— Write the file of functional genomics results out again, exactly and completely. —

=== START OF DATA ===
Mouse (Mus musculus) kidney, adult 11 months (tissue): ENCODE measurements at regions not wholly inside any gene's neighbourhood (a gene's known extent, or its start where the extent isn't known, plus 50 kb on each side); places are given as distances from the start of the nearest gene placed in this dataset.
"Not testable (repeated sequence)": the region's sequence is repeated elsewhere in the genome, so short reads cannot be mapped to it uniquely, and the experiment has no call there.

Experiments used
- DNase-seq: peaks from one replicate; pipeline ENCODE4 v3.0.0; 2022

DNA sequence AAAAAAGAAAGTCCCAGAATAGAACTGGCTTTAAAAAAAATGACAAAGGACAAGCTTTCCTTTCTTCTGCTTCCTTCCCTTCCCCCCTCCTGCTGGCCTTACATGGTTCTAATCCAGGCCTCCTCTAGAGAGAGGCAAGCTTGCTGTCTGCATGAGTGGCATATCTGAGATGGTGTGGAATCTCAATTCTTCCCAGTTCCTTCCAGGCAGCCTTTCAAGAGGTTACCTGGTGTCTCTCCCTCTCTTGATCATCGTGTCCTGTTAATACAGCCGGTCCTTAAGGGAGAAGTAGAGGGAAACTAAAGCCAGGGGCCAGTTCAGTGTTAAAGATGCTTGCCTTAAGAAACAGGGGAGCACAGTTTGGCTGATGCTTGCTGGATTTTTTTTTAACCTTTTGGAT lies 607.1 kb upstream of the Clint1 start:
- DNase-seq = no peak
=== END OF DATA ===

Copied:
Mouse (Mus musculus) kidney, adult 11 months (tissue): ENCODE measurements at regions not wholly inside any gene's neighbourhood (a gene's known extent, or its start where the extent isn't known, plus 50 kb on each side); places are given as distances from the start of the nearest gene placed in this dataset.
"Not testable (repeated sequence)": the region's sequence is repeated elsewhere in the genome, so short reads cannot be mapped to it uniquely, and the experiment has no call there.

Experiments used
- DNase-seq: peaks from one replicate; pipeline ENCODE4 v3.0.0; 2022

DNA sequence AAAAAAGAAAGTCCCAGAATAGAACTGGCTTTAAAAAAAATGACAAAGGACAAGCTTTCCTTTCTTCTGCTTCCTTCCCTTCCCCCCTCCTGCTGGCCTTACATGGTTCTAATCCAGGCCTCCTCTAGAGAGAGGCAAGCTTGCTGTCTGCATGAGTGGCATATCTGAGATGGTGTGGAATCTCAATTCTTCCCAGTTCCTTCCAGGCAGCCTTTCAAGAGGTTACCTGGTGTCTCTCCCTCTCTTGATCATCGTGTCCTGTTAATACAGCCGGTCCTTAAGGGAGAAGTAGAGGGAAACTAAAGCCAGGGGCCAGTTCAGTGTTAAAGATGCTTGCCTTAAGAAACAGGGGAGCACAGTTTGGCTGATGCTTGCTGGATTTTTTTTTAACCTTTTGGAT lies 607.1 kb upstream of the Clint1 start:
- DNase-seq = no peak